Another Mini-Success Story in the Making

Might compact wheel loaders repeat mini excavator history?

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Turn back the clock 15 years, or perhaps just 10, and remember what equipment-using contractors were saying about the mini hydraulic excavator. "What am I supposed to do with this - it doesn't look capable of any real work?" Or, "This is a toy, right?"

What a difference a decade or so makes. Today we can't imagine the equipment industry without the mini excavator, which has gained the respect of equipment users for its ability to take on all sorts tough jobs in confined spaces-or on virtually any jobsite for that matter, confined or not.

"The first mini excavators we had were given to us on a nine-month trial by a manufacturer we represented back then," says Robert Sloan, owner of CE Rentals in Elmhurst, Ill. "Our customers had no interest in them at all, and we actually ended up returning the machines to the manufacturer. I think the manufacturer gave them to us, because they weren't sure what to do with them either."

Today, however, CE Rentals owns more than a dozen mini excavators, which are among the company's top rental machines, says Sloan, "right up there with the skid steer loader." In Sloan's opinion, the gradual acceptance of the mini was in some measure the result of technical improvement, such as switching from steel to rubber tracks, but was primarily a matter of the industry realizing the capability of these machines.

"I proved to myself just how much work the mini could do," says Sloan, "when I used one to dig the foundation for our present building. But convincing our customers to try the machine on their jobsites was a slow process."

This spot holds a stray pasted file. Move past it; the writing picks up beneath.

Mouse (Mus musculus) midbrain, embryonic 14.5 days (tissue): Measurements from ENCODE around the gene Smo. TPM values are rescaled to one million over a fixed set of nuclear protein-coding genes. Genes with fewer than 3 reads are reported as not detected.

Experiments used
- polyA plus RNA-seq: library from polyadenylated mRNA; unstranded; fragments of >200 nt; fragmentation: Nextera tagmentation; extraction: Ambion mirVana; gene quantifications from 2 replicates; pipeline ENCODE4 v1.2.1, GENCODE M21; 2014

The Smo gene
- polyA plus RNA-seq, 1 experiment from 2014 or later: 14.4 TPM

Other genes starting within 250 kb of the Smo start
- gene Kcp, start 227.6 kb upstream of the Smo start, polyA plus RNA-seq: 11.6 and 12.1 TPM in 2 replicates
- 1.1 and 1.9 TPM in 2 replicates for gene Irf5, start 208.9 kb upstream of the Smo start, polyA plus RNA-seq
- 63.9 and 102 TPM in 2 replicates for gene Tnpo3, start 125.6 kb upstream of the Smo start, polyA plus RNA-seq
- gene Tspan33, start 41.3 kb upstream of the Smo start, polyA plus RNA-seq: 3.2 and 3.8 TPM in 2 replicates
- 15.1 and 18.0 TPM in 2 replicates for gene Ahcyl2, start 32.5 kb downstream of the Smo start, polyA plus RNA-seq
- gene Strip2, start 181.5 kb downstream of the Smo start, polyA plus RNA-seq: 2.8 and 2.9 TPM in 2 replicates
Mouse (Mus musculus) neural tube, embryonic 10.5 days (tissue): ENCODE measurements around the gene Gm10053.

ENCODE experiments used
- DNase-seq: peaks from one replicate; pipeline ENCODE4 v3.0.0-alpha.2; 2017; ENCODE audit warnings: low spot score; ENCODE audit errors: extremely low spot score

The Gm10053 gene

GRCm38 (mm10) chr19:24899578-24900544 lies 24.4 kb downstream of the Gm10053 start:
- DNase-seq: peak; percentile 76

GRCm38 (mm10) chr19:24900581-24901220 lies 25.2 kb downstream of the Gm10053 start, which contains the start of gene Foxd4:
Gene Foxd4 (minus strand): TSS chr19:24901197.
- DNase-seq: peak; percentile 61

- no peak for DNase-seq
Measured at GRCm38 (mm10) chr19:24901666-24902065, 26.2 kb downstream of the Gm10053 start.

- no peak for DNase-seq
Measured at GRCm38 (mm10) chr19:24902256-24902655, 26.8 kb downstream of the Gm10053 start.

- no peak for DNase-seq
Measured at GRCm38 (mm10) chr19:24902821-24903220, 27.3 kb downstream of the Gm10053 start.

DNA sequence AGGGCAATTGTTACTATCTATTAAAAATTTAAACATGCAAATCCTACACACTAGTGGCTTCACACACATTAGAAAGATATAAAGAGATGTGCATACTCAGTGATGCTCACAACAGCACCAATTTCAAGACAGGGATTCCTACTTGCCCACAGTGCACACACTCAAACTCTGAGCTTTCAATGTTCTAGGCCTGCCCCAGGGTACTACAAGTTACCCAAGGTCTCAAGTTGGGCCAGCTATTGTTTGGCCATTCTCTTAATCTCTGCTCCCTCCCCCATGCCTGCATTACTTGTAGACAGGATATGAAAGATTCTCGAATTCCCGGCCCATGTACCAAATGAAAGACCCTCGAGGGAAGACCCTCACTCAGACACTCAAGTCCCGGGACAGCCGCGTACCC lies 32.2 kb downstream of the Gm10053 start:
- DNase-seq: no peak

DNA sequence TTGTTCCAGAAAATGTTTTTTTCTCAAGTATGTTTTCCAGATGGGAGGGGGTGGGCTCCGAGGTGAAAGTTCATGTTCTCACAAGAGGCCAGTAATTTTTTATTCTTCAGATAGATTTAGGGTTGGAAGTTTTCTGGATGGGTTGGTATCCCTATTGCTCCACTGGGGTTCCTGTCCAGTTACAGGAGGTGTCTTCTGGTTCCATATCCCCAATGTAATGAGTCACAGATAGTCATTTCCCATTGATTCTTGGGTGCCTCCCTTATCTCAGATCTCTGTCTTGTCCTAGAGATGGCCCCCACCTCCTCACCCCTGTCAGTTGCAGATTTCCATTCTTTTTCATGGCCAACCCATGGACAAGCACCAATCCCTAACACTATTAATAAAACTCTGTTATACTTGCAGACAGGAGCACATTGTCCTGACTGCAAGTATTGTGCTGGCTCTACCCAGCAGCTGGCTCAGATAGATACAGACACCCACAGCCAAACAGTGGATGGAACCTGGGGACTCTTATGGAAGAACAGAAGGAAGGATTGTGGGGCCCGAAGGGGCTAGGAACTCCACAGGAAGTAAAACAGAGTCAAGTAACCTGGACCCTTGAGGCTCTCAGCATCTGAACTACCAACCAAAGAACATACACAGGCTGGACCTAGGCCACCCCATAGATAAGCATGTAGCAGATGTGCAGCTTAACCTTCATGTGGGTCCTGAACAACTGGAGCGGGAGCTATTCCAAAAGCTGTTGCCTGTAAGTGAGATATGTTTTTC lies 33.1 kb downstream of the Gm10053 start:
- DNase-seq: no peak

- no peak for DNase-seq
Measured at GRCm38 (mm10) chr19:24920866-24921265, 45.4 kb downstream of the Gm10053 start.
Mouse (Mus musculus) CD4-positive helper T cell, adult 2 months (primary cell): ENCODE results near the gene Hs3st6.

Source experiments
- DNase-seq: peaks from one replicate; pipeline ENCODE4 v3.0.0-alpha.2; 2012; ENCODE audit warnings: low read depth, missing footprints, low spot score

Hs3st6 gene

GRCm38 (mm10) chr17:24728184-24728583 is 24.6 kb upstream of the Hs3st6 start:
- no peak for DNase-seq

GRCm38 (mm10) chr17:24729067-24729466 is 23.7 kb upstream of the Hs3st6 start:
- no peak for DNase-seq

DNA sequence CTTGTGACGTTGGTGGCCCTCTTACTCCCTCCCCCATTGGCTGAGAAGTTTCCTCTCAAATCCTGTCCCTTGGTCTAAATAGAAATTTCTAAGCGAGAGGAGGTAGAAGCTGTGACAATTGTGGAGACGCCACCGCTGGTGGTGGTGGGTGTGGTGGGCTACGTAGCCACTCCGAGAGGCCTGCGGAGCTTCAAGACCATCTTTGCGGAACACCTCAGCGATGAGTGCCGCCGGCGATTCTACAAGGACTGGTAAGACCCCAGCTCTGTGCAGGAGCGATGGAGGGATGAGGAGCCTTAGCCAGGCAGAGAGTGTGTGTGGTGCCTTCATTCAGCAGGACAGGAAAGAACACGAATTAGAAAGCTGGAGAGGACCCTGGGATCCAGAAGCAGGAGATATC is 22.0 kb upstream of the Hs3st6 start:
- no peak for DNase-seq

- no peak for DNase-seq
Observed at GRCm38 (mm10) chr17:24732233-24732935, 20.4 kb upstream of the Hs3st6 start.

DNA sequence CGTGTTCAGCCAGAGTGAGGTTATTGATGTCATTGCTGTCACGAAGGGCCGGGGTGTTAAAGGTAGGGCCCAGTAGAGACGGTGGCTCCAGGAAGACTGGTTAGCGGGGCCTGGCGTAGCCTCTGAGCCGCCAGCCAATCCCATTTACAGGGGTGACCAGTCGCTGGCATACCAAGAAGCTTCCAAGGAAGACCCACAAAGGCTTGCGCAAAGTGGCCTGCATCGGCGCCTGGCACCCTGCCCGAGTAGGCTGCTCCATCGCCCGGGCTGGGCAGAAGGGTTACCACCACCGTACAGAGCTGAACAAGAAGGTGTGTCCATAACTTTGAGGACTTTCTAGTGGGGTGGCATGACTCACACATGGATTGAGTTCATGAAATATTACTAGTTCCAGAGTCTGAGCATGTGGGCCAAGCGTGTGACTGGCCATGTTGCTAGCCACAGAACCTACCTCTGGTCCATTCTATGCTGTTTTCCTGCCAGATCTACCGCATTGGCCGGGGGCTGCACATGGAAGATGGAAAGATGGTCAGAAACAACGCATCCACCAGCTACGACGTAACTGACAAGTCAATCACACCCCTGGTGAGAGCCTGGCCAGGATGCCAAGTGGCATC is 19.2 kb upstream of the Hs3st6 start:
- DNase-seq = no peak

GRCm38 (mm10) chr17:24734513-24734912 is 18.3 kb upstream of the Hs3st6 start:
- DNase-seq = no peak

Another mini in the making?
Now, return the clock to the present. Among the latest major additions to the fleet at CE Rentals are two Wacker Neuson articulated compact wheel loaders, a WL 25 and WL 30, which the company purchased late last year. Considering that U.S. equipment users prefer skid steer loaders 20-to-1 over compact wheel loaders (based on recent sales figures), is investing in the compact wheel loader a good decision- especially when buying the same number of large skid steer loaders would probably leave you with cash in your pocket?

Adding these machines to the fleet was one of those fundamental business decisions, says Sloan, a decision based primarily on assessing customer needs (mostly by listening to their comments), and recognizing that the capability of the skid steer loader sometimes falls short of meeting customer requirements.

"For instance," says Sloan, "we found that even some of the largest skid steers have a tough time picking up a pallet of brick or a pallet of sod off the back of a truck-a routine application. To make the skid steer work in these situations, you sometimes have to remove a couple rows of brick or a few rolls of sod. That's extra time and labor. And once you take the wrapping and banding off a pallet of bricks, chances are you're going to spill some when moving them with a skid steer and possibly cause damage."

Adding the new articulated wheel loaders to the CE Rentals fleet, however, also required a fair amount of faith-faith, says Sloan, that customers would recognize the wheel loader's capabilities. And a few have.